UK to Zuckerberg: Show us you're sincere about regulation

Mark Zuckerberg and Elizabeth Denham Image copyright Getty Images/BBC
Image caption Elizabeth Denham, the UK's information commissioner, has called on Mark Zuckerberg to rethink the appeal

At the weekend Facebook's Mark Zuckerberg surprised the world by calling for more regulation, suggesting that the US should adopt Europe's data protection rules.

But now the UK's information commissioner has asked him to take action to show he means what he says.

Elizabeth Denham has told Facebook to drop its appeal against the £500,000 ($655,000) fine she imposed following the Cambridge Analytica scandal.

Last November Facebook announced that it was appealing against the record fine on the grounds that the regulator had found no evidence that UK users' data had been shared inappropriately with the political consultancy.

On Monday the information commissioner said: "In light of Mark Zuckerberg's statements over the weekend about the need for increased regulation across four areas, including privacy, I expect Facebook to review their current appeal."

Ms Denham had already come out fighting back in November, telling Parliament's International Grand Committee that Facebook had broken data protection law.

She said the reasons it gave for the appeal were "disingenuous" and accused it of misrepresenting the regulator's rationale for issuing the fine.

In his article in the Washington Post, Mr Zuckerberg called for governments to step in with regulation in four areas, including privacy and data portability.

He suggested it would be good for the internet if more countries adopted GDPR, Europe's data protection regulation.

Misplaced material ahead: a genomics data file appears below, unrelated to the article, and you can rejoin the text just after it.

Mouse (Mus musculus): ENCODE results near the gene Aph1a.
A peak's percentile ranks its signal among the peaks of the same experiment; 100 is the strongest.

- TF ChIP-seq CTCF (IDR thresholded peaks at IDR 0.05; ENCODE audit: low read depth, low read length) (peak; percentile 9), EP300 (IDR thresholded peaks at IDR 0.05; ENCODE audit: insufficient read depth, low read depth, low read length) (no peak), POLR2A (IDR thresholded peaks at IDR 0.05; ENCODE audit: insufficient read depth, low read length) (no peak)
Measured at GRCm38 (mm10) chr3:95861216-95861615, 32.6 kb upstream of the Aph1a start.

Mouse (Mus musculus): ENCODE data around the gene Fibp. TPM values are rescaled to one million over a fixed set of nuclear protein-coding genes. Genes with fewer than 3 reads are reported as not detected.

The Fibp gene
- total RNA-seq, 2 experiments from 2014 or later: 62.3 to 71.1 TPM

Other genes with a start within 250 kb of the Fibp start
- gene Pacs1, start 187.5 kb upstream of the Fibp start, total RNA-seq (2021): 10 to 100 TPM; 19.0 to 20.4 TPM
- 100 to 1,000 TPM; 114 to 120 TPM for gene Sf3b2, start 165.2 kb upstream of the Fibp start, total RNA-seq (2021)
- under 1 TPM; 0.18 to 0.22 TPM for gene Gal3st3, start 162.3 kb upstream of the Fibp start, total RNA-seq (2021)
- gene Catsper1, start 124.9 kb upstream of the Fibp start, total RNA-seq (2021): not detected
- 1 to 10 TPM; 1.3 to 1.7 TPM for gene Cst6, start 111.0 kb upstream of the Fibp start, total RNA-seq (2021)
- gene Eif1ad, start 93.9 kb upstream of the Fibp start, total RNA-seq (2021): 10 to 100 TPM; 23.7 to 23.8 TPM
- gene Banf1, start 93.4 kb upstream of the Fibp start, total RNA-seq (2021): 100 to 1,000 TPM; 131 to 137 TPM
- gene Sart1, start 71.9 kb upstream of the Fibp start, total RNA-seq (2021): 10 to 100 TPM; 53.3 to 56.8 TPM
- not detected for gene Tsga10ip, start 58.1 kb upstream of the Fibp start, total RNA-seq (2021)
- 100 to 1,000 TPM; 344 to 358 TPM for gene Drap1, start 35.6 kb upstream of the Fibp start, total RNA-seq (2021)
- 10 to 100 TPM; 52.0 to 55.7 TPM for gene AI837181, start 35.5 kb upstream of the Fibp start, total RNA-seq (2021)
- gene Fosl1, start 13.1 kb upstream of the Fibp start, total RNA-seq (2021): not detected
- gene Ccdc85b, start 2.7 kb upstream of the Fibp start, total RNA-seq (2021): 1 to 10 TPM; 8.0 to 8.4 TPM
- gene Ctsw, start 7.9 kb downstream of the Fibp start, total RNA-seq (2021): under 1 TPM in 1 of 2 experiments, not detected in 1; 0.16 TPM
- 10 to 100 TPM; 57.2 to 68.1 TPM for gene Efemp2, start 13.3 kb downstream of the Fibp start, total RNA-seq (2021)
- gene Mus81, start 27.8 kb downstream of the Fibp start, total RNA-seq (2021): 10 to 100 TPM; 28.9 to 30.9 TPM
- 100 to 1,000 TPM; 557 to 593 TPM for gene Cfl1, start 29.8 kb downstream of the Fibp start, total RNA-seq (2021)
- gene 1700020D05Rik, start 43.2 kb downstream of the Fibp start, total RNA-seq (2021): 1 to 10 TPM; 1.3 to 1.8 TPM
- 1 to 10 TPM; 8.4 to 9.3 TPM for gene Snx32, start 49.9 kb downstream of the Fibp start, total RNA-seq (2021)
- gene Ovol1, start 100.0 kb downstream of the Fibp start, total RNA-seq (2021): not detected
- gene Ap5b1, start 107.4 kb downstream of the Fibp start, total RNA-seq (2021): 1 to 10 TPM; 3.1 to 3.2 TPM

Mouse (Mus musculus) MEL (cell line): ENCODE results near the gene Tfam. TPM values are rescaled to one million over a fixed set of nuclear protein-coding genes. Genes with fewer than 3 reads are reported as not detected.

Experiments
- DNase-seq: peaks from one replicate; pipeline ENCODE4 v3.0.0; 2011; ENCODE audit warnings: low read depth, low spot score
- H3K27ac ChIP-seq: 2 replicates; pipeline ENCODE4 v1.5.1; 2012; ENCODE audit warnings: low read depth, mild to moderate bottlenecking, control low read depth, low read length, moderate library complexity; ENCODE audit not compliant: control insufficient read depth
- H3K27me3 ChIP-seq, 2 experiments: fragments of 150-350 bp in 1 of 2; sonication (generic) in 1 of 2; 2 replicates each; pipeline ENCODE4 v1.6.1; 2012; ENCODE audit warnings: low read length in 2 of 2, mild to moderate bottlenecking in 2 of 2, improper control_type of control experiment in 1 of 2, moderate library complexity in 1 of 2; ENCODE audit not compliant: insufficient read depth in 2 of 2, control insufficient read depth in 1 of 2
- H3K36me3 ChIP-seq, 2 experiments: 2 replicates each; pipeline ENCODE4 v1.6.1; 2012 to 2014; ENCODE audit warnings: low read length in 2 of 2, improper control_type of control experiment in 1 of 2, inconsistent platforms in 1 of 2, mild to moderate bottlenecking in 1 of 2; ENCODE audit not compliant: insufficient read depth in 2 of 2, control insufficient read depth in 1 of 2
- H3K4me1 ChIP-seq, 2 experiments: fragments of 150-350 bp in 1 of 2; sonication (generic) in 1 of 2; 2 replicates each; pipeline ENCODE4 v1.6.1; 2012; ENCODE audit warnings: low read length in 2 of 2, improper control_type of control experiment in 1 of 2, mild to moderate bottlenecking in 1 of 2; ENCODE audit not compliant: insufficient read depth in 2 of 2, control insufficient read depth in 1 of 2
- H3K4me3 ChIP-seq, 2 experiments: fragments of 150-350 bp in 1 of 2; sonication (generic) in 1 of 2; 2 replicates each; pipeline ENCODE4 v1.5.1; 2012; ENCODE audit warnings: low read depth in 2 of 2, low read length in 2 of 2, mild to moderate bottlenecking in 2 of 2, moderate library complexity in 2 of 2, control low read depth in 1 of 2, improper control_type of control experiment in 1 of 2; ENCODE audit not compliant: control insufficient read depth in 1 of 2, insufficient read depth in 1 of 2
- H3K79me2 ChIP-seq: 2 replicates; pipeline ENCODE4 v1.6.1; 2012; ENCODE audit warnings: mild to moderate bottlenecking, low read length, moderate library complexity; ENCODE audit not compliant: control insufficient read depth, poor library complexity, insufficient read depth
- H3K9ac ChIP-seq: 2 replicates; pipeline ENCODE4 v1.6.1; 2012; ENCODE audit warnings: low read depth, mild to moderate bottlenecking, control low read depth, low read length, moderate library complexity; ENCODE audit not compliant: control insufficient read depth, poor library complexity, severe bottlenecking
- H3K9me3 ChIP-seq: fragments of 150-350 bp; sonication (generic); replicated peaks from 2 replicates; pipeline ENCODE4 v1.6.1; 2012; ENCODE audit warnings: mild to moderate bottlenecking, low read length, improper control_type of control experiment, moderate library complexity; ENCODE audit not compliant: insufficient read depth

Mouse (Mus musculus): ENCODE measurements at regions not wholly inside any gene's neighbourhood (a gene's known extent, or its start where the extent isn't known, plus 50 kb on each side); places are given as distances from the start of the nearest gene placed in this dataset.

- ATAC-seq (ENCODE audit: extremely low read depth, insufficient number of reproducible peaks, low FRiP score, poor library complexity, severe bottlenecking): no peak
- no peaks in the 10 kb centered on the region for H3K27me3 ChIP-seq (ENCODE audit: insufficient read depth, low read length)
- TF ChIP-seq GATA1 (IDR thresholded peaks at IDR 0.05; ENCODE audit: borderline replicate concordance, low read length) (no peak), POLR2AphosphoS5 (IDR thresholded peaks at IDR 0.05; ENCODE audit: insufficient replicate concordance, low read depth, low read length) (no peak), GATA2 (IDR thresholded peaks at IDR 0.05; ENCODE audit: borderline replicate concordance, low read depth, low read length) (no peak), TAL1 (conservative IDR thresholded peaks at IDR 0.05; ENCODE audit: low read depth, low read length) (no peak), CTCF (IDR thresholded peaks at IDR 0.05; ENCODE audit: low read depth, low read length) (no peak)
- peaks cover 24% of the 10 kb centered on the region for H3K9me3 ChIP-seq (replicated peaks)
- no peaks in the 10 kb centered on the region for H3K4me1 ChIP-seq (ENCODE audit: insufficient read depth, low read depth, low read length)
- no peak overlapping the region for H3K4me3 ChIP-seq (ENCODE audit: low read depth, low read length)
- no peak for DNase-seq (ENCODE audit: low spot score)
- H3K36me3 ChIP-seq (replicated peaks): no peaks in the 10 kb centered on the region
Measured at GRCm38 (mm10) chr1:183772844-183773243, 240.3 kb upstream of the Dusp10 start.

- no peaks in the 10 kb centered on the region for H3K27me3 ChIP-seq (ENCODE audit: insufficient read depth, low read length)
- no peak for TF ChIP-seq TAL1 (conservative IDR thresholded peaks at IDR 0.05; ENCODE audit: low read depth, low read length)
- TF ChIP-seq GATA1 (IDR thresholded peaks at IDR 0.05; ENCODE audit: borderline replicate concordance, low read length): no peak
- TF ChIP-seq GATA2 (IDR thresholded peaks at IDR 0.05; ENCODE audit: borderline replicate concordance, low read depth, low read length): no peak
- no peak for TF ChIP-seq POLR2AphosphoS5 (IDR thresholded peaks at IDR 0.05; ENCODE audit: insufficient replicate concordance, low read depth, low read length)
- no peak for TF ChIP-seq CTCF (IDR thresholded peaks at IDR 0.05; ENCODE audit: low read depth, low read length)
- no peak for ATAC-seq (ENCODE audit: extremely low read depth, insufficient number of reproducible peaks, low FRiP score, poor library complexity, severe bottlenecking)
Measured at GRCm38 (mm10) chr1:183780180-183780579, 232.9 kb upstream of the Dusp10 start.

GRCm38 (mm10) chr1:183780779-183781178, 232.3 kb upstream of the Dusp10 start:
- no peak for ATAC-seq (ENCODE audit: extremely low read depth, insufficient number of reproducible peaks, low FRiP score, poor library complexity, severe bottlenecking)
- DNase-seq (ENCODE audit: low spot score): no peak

And he said new privacy regulation in the US should "establish a way to hold companies such as Facebook accountable by imposing sanctions when we make mistakes".

'Basic principles'

Now, having imposed just such a sanction, the UK's regulator has asked Mr Zuckerberg to show that his warm words about regulation are sincere.

A source at the Information Commissioner's Office (ICO) said that if Facebook wanted to win back public trust this would be one necessary step.

I asked Facebook whether, in the light of those remarks from Mr Zuckerberg and Ms Denham's comments, the appeal against the fine would now be dropped.

A spokesman made it clear that was not going to happen, pointing to the reasons for the appeal given back in November.

At that time, Facebook's lawyer Anna Benckert argued that the ICO's reasoning "challenges some of the basic principles of how people should be allowed to share information online, with implications which go far beyond just Facebook, which is why we have chosen to appeal".

I wrote then that the last-minute decision by Facebook to launch its appeal was hugely risky at a time when it was trying to rebuild its reputation.

Now the stakes have just got higher.

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